Jack goes through his top 5 tips for how to attract, hire and retain coaches and instructors that will lead the industry.
In our industry it’s important we have the right people, so this episode is a must for anyone who works with or hires coaches.
In this episode we cover:
- Make the hiring process tough
- See them in action
- Show staff you really care
- Use your vision and mission to inspire and retain
- Don’t let any coach become bigger than your brand
My name is Jack Thomas and welcome to the Fitness Business Asia podcast
First up, a big shout out to everyone who was at the FIT Summit in Hong Kong.
I made some great connections and had some top conversations, it really was a great time all round, and it was also a pleasure to host our panel on successful SMEs in Asia.
One of the panelists was Danny Yeung of Asia’s top genetic testing company, Prenetics, and Danny was interviewed last week in what was one of my favourite episodes so far. If you haven’t heard that, go back to episode 53 to check it out.
Next year’s FIT Summit in Singapore will be huge and they are offering tickets at a super early bird rate of 500USD so if you’re thinking of coming I highly recommend you go to their site and get your ticket now.
Now for today’s podcast we are talking about attracting and retaining your top coaching talent. We are specifically looking at coaches and instructors here, some of the principals will be the same for front of house, managers and the like, but coaches are a bit of different breed so they get their own dedicated podcast episode.
OK, today we’re going through my top five tips and number 1 is:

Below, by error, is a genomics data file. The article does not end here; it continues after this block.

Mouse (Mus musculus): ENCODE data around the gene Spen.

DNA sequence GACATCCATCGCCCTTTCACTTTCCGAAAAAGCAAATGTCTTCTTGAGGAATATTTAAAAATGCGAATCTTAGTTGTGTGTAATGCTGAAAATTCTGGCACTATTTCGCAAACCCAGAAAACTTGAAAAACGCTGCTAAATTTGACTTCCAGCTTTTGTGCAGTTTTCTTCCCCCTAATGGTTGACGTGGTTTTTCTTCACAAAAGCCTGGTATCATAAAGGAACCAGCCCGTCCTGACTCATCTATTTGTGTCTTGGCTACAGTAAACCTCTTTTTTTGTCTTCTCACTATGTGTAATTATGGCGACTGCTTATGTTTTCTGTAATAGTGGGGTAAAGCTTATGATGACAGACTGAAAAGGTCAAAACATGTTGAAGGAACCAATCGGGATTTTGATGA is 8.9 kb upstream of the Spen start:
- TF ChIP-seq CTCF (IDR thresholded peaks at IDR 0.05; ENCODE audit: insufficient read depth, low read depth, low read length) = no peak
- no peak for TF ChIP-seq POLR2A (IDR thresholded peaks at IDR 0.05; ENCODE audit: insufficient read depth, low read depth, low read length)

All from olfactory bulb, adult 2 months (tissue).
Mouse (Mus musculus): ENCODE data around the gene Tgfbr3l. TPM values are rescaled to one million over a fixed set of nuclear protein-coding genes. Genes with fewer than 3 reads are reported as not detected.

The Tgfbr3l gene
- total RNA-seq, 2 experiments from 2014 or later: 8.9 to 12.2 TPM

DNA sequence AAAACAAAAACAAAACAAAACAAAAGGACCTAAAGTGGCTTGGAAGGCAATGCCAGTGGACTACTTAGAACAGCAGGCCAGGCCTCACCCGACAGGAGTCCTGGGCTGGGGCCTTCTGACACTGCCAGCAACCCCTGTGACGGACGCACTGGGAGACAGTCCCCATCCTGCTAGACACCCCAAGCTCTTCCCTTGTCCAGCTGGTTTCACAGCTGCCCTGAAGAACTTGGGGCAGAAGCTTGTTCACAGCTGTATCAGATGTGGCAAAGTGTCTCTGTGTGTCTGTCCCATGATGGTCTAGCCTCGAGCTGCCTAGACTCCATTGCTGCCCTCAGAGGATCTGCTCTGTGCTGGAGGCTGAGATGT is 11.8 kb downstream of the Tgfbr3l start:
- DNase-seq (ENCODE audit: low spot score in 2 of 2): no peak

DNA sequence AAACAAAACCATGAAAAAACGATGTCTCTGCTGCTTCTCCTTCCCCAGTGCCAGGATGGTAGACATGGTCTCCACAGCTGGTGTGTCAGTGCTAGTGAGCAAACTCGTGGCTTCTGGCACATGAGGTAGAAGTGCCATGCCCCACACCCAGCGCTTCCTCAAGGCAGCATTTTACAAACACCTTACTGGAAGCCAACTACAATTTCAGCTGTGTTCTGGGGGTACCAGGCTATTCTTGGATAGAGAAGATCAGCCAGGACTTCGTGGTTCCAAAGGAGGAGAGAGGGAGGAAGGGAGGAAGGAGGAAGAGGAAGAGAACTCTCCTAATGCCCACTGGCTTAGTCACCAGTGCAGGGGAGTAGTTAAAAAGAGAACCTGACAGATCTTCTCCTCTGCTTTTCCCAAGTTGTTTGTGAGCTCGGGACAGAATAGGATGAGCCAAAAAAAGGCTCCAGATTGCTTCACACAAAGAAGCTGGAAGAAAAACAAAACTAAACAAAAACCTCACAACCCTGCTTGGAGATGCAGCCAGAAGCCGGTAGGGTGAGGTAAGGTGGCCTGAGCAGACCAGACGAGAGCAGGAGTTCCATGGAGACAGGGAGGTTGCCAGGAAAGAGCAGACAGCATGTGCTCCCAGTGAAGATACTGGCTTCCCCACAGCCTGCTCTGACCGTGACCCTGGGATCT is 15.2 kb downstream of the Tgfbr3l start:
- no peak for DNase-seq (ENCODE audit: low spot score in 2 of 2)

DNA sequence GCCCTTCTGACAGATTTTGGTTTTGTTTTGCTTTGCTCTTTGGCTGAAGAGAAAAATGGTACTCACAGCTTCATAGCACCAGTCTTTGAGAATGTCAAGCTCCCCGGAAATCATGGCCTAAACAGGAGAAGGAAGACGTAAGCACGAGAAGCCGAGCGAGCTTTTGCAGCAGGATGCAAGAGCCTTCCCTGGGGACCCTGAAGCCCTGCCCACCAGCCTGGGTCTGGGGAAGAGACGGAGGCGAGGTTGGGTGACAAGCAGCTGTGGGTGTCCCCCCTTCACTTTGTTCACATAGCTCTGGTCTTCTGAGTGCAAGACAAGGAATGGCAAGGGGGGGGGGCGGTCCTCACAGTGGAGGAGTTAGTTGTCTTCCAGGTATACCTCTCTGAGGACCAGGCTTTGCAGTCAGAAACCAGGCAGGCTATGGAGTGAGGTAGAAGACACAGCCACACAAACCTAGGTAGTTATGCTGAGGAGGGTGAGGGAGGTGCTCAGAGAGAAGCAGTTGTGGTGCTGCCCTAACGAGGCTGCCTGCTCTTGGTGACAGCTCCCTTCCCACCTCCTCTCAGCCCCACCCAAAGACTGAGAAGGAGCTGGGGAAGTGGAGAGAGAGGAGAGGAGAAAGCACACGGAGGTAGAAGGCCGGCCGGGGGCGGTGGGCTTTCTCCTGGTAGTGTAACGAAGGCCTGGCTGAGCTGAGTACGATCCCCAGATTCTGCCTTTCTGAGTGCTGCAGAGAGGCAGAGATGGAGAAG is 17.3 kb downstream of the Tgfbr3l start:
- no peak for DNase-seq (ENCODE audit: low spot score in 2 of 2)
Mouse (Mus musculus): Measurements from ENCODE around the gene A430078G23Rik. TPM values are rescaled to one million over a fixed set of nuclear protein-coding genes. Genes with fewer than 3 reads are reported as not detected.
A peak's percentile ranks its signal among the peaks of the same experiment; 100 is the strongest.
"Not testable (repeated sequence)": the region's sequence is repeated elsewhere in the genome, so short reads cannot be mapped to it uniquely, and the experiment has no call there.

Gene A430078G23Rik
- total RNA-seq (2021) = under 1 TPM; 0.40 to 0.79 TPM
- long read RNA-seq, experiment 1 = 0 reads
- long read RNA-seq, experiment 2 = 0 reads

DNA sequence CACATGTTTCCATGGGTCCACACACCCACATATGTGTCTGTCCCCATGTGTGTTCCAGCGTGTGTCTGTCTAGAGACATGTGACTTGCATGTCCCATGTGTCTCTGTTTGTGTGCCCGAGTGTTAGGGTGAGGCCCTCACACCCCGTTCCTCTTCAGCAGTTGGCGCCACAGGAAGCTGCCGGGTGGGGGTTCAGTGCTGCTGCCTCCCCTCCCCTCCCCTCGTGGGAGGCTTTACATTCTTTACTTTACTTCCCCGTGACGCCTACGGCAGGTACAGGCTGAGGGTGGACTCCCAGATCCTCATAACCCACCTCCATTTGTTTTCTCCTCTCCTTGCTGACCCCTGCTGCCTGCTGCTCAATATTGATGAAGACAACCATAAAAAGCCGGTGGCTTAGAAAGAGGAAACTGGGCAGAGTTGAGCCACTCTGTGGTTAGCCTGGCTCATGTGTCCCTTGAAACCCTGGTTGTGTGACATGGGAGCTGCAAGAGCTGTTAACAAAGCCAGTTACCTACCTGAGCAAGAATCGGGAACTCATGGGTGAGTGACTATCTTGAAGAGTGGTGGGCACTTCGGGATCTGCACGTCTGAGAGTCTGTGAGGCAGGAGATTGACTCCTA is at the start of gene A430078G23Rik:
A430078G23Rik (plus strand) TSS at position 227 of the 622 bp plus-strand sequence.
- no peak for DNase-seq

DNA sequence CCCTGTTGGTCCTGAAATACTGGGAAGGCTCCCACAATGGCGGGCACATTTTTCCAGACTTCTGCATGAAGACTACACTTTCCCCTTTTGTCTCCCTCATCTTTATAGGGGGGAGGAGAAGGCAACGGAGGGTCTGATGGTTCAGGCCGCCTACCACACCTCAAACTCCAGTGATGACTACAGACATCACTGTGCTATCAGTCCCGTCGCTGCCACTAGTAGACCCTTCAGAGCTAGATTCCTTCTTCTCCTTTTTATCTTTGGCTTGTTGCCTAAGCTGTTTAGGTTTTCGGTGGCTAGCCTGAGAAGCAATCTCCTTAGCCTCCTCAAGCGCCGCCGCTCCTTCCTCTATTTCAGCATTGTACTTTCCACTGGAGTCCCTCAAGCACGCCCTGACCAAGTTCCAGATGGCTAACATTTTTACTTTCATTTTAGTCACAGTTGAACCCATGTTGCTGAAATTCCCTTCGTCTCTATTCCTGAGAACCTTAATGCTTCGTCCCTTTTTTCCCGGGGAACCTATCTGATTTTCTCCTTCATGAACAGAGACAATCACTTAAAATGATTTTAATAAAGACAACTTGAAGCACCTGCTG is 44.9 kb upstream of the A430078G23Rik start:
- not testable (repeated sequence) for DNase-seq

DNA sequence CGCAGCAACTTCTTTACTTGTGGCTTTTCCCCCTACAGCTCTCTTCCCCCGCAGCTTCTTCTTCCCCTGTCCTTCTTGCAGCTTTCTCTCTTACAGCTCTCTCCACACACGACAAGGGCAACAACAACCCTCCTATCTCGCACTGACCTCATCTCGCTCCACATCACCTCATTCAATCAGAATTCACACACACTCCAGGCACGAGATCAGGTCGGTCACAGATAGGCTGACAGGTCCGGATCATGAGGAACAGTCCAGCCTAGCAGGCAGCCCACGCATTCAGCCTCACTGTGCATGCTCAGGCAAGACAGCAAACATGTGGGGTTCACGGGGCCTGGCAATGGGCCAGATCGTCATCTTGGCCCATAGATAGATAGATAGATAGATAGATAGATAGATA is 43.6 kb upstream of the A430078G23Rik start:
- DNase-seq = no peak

Make it as hard as possible to join your company. A little trick that’s used by Alex De Fina of Pherform in Hong Kong is to have instructors send through a 30 second video of themselves talking about themselves and why they want to join Pherform.
I love this for two reasons – one, It helps you see their personality and how they come across, which is essential in our industry.
Two, creating a little barrier like this shows who’s serious and who’s not. I think you can safely argue that anyone who’s put off by having to record a 30 second video doesn’t really want it that badly.
At BASE, we want people who want to be with us, so anything we can do to make the process a little harder helps us to wean out those who don’t really want it. There’s plenty of studios that make it very easy to join, and they will probably be better suited to them.
Funnily enough, even just asking for a full up to date resume and cover letter stating why they’d like to work for BASE is often enough to put people off. Some applicants literally can’t even be bothered to put that together so we know straight away they won’t be a good fit.
So in summary – make it hard to join by creating little barriers that help you better know them, but also help you see if they’re willing to work a little for the opportunity to work at your studio
Tip number 2 – always do a trial training session with potential applicants. Have them train you, or a coach or a client and give them comprehensive feedback on their session afterwards.
This is important for two reasons – one, you get to see them train which is absolutely pivotal, of course, in a coaching role. You need to see how they coach, cue, connect with clients and everything else. Will they be a fit for your company’s coaching style – of course you need to know that.
Secondly, how do they receive feedback on their session. For us, we need to know they’re open to feedback and constructive criticism. Give well thought out constructive feedback on the session and see how they take it. In my experience, those who have got defensive or uncomfortable have generally not worked out, and those who have been open have usually worked out great. We even have it as a stated company value that two-way feedback and communication is an integral part of being at BASE.
Summary – a trial training session to see how they coach and how they receive feedback should play a huge part in your recruitment decision.